At the museum the big white chief – a brigadier general – came out to greet her and I was privileged to observe one of mother’s master classes in obfuscation.

He obviously thought he was dealing with a  little old lady…and she took agin him from the start…

I have always been of the view that aspiring barristers should be given the chance of an examination in chief of my mother. Getting blood from a stone would be childs’ play in comparison.

He made the mistake of asking the question exact…what did she do?

She replied that no one was ready for the girls, like her, who were volunteers.

But what did she do in Winchester?

No shoes…no uniforms..had  to dye our own blouses…

But what did you do?

Ah…now you’re asking.

Well..he had.

They didn’t know what to do with us…but they thought the invasion was coming so they sent us down to the New Forest to stop the German tanks.

So you weren’t in Winchester very long?

Oh, yes,  once they’d shown us how to blow up tanks…we came back.

And what did you do there, then?

Served.

He retired in the  face of superior force.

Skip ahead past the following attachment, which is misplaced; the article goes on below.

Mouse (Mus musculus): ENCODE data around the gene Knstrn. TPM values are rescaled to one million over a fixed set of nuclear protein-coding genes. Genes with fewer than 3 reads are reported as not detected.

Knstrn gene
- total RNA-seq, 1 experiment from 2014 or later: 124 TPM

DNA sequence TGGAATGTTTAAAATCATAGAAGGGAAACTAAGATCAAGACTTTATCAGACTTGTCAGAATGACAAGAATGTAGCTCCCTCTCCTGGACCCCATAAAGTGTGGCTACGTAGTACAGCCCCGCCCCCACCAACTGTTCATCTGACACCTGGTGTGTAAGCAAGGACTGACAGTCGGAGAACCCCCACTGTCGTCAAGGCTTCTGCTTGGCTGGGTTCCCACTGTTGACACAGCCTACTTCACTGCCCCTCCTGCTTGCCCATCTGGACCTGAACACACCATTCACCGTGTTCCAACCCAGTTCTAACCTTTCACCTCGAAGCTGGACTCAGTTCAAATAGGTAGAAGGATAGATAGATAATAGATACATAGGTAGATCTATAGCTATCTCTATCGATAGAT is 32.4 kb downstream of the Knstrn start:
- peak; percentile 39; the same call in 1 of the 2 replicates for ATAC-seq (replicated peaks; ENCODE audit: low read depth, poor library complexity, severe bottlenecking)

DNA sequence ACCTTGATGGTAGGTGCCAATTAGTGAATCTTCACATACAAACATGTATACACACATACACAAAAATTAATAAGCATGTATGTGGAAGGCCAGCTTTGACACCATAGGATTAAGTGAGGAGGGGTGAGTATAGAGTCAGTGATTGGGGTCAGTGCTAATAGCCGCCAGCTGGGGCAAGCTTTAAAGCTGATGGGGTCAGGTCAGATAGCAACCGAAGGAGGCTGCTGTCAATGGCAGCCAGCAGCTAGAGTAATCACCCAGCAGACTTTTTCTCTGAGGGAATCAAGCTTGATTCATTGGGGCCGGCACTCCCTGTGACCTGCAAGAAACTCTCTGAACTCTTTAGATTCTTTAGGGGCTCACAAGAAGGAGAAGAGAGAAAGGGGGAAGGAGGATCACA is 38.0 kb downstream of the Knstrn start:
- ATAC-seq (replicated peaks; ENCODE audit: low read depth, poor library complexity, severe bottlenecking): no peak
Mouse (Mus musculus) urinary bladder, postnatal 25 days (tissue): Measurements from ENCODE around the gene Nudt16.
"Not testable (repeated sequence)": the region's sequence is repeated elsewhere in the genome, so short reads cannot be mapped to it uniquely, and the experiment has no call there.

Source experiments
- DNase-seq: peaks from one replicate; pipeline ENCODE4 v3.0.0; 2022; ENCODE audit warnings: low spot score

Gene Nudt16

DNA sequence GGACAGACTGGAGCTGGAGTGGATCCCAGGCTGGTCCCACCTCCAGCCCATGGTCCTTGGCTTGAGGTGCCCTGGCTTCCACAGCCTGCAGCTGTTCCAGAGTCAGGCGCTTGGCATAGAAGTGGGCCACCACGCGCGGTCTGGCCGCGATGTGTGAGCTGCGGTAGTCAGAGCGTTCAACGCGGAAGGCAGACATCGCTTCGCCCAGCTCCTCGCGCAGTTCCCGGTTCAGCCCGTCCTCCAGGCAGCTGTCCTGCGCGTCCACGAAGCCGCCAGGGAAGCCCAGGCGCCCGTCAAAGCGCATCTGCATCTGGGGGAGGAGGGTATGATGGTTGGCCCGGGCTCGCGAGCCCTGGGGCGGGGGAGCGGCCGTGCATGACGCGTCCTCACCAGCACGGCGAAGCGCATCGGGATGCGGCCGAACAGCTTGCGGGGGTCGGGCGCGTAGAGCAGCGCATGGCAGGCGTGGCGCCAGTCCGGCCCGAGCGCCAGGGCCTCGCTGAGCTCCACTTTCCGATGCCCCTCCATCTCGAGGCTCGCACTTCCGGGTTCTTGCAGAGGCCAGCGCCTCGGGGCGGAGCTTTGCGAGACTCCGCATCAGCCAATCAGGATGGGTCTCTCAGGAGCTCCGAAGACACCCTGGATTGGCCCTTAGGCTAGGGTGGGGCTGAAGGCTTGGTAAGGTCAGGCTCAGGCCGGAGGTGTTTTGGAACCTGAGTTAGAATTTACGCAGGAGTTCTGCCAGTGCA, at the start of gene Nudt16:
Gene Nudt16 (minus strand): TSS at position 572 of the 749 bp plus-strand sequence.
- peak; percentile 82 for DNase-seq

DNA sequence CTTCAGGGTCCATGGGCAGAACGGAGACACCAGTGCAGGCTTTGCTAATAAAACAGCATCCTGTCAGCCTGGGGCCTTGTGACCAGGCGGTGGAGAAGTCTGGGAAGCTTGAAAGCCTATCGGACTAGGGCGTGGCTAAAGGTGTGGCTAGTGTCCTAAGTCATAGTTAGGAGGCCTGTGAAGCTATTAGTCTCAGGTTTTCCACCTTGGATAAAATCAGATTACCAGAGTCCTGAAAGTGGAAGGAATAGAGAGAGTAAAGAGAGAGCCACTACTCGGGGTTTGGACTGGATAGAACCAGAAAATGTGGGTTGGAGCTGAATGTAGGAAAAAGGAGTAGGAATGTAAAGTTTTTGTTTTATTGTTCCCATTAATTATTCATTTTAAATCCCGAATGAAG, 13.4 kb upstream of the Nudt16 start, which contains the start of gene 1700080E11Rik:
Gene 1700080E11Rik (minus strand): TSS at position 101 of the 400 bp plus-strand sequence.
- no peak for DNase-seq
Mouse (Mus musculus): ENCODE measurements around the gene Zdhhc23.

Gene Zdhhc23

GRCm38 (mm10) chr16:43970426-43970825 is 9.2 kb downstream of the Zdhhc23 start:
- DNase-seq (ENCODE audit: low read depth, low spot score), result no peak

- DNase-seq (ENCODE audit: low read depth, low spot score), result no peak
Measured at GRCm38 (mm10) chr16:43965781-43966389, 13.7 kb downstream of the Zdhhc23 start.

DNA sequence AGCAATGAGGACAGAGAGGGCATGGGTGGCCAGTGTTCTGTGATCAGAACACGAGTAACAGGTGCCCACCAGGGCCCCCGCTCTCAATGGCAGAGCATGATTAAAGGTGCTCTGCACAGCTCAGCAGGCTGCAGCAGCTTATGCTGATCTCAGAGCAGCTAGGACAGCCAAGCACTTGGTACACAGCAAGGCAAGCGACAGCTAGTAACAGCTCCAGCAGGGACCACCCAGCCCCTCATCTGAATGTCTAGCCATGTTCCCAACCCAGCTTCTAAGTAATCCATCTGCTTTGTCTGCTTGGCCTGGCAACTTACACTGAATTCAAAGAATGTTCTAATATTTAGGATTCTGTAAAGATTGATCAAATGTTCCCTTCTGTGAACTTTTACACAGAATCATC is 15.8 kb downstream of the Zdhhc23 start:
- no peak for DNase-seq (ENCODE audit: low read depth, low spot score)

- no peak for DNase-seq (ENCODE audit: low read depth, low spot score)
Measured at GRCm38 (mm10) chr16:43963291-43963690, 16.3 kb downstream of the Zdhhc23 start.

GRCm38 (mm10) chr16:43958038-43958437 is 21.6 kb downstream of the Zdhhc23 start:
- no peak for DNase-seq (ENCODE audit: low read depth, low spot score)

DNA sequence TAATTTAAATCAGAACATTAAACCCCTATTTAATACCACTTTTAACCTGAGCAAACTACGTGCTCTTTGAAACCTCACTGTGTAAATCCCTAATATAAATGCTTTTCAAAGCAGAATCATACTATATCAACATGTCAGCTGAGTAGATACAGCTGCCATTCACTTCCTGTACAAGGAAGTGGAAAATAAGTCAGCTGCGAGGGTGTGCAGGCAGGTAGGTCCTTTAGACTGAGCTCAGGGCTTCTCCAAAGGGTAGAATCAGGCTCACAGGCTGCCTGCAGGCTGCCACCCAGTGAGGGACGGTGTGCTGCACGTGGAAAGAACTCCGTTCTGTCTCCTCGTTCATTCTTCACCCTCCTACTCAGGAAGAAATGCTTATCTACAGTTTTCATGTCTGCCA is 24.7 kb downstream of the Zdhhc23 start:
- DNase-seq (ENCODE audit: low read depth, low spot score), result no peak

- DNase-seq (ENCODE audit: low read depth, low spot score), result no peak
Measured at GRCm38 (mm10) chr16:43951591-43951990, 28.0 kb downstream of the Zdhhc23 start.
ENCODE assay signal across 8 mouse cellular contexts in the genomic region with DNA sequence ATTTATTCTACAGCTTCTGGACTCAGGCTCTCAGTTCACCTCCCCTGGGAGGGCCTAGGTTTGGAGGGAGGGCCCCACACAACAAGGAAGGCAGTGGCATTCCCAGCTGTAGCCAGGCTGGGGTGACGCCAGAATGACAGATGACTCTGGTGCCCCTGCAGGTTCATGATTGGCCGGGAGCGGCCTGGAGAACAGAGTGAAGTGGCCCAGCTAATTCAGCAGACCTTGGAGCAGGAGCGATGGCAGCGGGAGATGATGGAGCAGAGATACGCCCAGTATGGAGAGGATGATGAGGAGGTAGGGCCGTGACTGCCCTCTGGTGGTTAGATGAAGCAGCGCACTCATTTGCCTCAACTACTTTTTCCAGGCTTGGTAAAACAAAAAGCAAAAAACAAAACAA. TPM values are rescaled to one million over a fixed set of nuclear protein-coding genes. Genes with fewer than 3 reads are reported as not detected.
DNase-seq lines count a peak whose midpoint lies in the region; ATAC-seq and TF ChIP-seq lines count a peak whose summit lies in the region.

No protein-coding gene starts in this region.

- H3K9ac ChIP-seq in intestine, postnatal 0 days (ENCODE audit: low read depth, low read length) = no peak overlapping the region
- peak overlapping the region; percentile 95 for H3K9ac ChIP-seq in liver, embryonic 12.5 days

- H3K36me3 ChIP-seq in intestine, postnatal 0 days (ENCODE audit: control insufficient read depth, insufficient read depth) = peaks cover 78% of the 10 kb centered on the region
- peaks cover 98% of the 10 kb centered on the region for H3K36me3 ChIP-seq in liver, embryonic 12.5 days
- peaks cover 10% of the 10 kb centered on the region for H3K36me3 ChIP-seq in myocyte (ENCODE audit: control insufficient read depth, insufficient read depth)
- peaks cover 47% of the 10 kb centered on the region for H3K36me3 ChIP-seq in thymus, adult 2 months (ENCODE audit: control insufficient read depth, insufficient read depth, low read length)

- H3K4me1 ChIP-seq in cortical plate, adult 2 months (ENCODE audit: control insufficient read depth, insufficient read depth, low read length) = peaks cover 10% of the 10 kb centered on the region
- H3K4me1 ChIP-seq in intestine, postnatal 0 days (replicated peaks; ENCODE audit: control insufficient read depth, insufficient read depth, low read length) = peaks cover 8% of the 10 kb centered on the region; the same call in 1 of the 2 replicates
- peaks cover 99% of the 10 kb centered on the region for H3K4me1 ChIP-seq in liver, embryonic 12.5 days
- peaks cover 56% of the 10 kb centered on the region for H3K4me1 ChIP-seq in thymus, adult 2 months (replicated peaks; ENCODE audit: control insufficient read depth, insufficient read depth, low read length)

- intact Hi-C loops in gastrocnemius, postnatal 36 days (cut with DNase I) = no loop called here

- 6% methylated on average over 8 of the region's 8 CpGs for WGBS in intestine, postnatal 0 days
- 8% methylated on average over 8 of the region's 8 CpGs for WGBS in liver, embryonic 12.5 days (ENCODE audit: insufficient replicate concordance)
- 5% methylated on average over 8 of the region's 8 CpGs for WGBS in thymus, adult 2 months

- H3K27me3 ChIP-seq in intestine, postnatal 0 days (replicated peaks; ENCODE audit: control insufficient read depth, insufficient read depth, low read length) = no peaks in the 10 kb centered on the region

As I pushed mother’s wheelchair down to the hotel – via a super caff outside the museum which had the best pork pies I have ever eaten – she commented that the sort of chap exemplified by the brigadier general was what had ruined Britain…complacent, conventional…but holding power.

These were the people that she had voted against  in the post war election which saw Churchill out and Attlee in….but here they were again.

Needless to say mother had voted Leave in the referendum on  Europe…

We recovered in the hotel garden, a green oasis in the midst of the city and  at dinner mother was greeted by a group of the staff bearing a birthday cake….now that moved her: young people who did not know her had gone  to the length of making her a cake for her birthday.

It was as if she had not realised that her age brought with it any recognition.

But it was clear that the visit had brought to mind all the friends that she had lost…not being next of kin she had had no notification…just the names in the illuminated manuscripts seventy five years down the line…

And yes, on her return her friends had arranged a super party and had had the forethought to book the hairdresser for her to avoid her complaining that she could not go because her hair was untidy. They know her well.